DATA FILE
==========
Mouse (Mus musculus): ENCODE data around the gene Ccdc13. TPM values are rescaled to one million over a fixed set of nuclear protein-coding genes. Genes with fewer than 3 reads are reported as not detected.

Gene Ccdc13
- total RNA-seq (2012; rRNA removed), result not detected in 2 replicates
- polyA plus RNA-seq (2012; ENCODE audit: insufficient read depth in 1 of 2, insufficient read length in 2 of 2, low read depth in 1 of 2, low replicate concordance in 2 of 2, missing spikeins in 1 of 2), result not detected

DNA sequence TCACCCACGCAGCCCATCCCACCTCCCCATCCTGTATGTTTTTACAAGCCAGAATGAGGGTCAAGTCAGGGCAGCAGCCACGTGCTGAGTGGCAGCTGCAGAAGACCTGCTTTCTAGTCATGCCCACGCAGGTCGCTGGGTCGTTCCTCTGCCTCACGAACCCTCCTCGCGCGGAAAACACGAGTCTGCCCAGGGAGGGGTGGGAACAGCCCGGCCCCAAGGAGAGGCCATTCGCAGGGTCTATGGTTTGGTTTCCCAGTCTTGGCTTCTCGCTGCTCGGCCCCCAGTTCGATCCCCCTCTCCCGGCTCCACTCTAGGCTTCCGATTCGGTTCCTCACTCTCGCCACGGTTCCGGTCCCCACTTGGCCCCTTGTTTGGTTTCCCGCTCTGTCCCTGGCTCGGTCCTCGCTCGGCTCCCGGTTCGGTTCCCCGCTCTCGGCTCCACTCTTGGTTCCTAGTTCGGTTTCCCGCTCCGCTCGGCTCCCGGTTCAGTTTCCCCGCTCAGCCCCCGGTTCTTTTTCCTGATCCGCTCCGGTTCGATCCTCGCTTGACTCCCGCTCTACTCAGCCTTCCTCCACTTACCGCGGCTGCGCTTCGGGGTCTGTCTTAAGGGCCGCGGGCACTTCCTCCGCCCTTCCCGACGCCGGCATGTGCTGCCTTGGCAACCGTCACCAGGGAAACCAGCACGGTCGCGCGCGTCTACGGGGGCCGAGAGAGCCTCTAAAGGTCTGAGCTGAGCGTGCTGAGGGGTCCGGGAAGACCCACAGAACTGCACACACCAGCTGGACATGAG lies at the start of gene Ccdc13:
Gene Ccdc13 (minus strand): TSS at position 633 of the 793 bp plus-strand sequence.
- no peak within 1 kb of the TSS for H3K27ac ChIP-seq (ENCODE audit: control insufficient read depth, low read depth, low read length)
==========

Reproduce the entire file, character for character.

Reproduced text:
Mouse (Mus musculus): ENCODE data around the gene Ccdc13. TPM values are rescaled to one million over a fixed set of nuclear protein-coding genes. Genes with fewer than 3 reads are reported as not detected.

Gene Ccdc13
- total RNA-seq (2012; rRNA removed), result not detected in 2 replicates
- polyA plus RNA-seq (2012; ENCODE audit: insufficient read depth in 1 of 2, insufficient read length in 2 of 2, low read depth in 1 of 2, low replicate concordance in 2 of 2, missing spikeins in 1 of 2), result not detected

DNA sequence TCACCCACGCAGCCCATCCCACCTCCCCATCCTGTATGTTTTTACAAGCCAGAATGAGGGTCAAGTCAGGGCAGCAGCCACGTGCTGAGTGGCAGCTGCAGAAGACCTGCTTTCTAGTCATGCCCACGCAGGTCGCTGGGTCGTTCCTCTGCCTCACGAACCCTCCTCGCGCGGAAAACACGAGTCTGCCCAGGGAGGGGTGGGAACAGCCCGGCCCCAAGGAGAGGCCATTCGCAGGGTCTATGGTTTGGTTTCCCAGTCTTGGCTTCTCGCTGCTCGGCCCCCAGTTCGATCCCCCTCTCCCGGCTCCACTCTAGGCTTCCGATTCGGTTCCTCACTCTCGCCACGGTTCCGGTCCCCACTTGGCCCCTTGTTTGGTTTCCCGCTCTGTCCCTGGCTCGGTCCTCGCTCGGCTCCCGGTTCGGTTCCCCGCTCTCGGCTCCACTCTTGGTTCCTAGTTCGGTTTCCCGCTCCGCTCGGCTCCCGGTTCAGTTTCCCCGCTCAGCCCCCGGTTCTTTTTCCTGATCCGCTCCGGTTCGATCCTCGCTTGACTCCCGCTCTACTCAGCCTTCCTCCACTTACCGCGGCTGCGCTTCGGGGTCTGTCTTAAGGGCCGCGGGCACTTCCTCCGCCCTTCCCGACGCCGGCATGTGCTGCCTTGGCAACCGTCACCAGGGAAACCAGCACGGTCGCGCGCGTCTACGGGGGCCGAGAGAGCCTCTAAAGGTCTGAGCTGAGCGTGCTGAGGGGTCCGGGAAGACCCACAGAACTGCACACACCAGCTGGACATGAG lies at the start of gene Ccdc13:
Gene Ccdc13 (minus strand): TSS at position 633 of the 793 bp plus-strand sequence.
- no peak within 1 kb of the TSS for H3K27ac ChIP-seq (ENCODE audit: control insufficient read depth, low read depth, low read length)